The entry on Sixtus IV is by Giuseppe Lombardi and is to be found in Volume 2, at pp. 701–717. It deals in turn with Francesco della Rovere’s family, religious formation, Franciscan career, theological works and Marian devotion, before accounting for his papal election and subsequent events, with particular emphasis on his relations with secular princes. There is an extensive bibliography.

  • Eubel, Konrad. Hierarchia catholica medii aevi. Vol. 2. 2d ed. Münster, Germany: Sumptibus et Typis Librariae Regensbergianae, 1913.

    E-mail Citation »

    This most authoritative of resources details all cardinalitial and episcopal appointments. In view of the fact that Francesco della Rovere was never a bishop before becoming pope, he appears only among the cardinals created by Paul II. On the other hand, a great many episcopal appointments were made during his pontificate, each of which can be traced by means of archival references.

  • Kelly, J. N. D., and M. J. Walsh. The Oxford Dictionary of Popes. 2d rev. ed. New York: Oxford University Press, 2010.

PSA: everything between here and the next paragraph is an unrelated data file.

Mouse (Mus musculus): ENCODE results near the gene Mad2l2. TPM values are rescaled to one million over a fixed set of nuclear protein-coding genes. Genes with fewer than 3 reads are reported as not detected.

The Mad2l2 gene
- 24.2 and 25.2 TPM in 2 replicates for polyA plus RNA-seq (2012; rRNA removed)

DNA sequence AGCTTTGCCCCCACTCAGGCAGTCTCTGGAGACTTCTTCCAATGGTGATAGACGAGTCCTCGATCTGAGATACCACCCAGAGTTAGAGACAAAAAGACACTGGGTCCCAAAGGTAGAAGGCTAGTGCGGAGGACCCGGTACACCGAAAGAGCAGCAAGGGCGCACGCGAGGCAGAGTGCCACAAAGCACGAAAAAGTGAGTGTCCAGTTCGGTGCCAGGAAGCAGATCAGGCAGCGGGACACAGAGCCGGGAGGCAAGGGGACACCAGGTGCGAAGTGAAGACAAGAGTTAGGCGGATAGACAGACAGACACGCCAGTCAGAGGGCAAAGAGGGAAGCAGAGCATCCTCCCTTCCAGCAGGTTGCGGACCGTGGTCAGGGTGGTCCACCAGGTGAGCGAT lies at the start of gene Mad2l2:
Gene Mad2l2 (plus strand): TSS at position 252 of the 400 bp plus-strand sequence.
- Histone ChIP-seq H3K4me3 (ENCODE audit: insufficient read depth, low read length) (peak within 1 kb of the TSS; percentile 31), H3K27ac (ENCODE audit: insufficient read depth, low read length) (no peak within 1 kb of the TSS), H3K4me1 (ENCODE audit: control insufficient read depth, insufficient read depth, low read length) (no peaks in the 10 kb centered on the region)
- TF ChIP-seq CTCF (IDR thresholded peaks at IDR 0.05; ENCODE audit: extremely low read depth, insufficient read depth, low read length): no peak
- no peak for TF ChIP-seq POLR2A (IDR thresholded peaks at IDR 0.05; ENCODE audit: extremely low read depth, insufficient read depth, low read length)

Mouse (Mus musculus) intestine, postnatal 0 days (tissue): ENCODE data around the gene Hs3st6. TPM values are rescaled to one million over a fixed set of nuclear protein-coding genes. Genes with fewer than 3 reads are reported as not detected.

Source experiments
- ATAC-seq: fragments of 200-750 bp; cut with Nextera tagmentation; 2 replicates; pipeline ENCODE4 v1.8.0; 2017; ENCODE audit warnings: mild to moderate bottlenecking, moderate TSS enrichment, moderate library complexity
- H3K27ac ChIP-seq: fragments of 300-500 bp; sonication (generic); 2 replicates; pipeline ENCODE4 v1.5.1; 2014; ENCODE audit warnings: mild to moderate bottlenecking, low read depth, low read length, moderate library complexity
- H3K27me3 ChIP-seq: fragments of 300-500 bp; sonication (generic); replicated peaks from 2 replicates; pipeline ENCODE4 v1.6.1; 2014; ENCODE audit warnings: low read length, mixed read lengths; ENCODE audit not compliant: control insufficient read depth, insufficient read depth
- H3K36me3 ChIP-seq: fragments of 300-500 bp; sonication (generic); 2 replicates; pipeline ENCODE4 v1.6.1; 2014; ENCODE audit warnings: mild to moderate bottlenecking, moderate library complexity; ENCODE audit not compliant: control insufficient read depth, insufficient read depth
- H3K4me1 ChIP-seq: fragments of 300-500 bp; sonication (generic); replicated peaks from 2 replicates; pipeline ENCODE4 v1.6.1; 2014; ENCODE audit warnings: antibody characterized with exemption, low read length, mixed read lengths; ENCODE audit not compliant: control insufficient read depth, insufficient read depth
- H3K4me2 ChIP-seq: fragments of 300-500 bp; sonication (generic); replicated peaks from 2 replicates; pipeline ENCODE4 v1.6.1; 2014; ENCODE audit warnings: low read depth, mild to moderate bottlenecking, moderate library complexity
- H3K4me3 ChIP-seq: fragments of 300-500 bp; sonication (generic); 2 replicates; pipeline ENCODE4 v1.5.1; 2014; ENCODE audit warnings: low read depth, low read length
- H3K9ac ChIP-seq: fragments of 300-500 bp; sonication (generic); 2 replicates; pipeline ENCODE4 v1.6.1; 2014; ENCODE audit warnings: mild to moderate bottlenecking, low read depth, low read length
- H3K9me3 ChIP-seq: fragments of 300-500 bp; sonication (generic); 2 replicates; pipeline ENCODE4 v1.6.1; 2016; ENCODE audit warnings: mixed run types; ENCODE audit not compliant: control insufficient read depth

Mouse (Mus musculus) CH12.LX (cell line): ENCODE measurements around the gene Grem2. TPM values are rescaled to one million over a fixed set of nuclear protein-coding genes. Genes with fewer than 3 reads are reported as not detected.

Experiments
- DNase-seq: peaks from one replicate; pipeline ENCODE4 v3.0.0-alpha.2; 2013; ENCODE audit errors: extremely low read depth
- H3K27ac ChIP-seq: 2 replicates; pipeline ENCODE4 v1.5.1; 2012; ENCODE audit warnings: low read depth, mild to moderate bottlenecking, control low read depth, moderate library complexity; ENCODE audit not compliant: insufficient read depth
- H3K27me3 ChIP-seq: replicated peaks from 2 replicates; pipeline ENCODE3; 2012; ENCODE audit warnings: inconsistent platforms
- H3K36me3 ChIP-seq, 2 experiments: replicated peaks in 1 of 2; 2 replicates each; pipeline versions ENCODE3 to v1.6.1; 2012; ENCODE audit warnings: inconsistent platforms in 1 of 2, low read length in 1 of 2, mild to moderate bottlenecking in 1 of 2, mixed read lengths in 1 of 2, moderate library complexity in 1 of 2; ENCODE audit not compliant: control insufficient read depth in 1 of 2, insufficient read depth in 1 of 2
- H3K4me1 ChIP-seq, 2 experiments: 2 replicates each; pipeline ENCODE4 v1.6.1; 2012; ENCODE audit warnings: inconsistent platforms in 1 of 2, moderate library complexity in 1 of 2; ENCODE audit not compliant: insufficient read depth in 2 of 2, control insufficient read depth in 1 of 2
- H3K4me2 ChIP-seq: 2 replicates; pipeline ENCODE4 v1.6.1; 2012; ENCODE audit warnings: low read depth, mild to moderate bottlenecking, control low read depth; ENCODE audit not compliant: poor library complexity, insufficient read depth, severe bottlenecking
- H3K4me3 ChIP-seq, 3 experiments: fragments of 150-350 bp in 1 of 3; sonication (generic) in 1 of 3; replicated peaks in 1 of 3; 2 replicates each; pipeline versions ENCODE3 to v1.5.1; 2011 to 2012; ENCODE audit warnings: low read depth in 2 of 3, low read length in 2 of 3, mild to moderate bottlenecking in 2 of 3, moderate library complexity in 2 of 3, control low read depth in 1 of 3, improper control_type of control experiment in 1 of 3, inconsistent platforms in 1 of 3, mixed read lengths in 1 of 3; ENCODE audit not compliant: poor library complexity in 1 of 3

DOI: 10.1093/acref/9780199295814.001.0001E-mail Citation »

    This accessible volume provides useful introductions to each pontiff from St. Peter to Benedict XVI, including an entry on Sixtus IV at pp. 252–254. This entry covers the ground well enough, especially with regard to the pope’s dealings with other states. However, the bibliography relies so heavily on other reference works as to suggest that Walsh’s update did not extend to seeking out more specialist studies.

  • Levillain, Philippe, ed. The Papacy. An Encyclopedia. 3 vols. New York and London: Routledge, 2002.

    E-mail Citation »

    This work is a treasure trove of useful material on all aspects of papal history. Paola Placentini’s entry on Sixtus IV appears in Volume 3, at pp. 1433–1436. It covers his career and dealings with various Italian states, before focusing on nepotism and the cultural life of Rome during his pontificate. The bibliography should be preferred to that in Kelly and Walsh 2010.

  • Miranda, Salvador. Cardinals of the Holy Roman Church. 1998–.

    E-mail Citation »

    Francesco della Rovere does not have the greatest presence in this user-friendly website, but can be found in the general list of cardinals, from where Biographical Material, a bibliography, and a webography can all be accessed. The general list also contains the thirty-four cardinals created by Sixtus. Elsewhere, he is listed among the cardinal-priests of S. Pietro in Vincoli and the eighteen electors in the conclave of 1471.